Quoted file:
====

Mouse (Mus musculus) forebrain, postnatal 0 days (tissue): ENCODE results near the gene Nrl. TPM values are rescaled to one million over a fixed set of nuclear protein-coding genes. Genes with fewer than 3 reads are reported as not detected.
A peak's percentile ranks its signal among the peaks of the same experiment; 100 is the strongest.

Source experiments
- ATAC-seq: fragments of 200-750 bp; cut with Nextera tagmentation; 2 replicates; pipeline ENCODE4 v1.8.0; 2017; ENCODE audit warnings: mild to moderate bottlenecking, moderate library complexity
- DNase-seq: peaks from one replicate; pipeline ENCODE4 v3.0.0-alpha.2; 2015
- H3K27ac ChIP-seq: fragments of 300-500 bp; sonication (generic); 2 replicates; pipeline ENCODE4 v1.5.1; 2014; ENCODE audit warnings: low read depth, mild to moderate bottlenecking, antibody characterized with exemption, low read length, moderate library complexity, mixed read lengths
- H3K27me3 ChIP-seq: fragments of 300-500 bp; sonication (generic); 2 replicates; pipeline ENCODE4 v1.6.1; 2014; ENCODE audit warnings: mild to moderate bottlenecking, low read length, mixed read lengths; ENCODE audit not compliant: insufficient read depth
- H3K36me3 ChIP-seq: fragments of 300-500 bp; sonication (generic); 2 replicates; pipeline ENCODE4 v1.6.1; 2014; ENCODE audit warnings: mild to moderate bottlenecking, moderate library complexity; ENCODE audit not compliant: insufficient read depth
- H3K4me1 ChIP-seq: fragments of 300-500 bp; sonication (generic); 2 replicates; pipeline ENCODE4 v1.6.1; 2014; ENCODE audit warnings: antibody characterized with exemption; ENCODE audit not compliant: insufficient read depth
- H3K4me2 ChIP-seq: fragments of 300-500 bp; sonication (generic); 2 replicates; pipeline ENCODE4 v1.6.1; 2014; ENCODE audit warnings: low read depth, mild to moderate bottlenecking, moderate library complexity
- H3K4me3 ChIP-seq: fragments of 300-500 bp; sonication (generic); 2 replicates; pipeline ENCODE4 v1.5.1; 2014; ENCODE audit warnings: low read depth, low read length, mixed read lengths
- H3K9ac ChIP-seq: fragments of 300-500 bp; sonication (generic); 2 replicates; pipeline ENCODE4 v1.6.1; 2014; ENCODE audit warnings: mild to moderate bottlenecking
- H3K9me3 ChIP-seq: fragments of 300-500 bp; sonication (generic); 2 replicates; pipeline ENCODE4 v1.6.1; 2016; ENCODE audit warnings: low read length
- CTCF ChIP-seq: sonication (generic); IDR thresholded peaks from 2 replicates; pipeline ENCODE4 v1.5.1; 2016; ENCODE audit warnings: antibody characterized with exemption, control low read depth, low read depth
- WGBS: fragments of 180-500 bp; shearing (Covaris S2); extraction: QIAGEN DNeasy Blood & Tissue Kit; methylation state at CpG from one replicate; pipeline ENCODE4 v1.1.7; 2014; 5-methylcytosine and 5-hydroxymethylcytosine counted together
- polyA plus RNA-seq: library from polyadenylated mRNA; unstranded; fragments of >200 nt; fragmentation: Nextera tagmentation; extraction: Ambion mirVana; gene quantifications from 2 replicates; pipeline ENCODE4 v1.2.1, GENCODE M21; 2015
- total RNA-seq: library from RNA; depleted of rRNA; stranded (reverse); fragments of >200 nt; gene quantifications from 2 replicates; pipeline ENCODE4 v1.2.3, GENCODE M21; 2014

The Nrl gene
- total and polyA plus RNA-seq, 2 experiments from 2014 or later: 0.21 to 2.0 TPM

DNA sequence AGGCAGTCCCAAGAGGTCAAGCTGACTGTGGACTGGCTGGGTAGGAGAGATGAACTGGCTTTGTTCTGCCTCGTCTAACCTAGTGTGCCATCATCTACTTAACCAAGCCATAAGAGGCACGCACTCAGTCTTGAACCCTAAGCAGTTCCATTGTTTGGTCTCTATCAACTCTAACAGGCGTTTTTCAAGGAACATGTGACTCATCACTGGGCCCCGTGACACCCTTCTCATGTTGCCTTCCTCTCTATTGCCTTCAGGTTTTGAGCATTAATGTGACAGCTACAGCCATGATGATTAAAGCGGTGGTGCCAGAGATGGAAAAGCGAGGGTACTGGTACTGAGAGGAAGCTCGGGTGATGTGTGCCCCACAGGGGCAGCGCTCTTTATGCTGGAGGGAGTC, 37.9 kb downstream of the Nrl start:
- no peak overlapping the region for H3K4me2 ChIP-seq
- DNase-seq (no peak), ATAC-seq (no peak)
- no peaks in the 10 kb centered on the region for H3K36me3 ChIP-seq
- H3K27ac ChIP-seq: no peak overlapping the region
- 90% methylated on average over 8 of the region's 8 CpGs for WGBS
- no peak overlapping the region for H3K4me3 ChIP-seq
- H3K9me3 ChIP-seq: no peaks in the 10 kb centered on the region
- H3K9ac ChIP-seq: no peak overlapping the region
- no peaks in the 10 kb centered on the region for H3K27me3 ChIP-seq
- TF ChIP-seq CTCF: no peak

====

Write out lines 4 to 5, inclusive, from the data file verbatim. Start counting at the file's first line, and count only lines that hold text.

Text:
- ATAC-seq: fragments of 200-750 bp; cut with Nextera tagmentation; 2 replicates; pipeline ENCODE4 v1.8.0; 2017; ENCODE audit warnings: mild to moderate bottlenecking, moderate library complexity
- DNase-seq: peaks from one replicate; pipeline ENCODE4 v3.0.0-alpha.2; 2015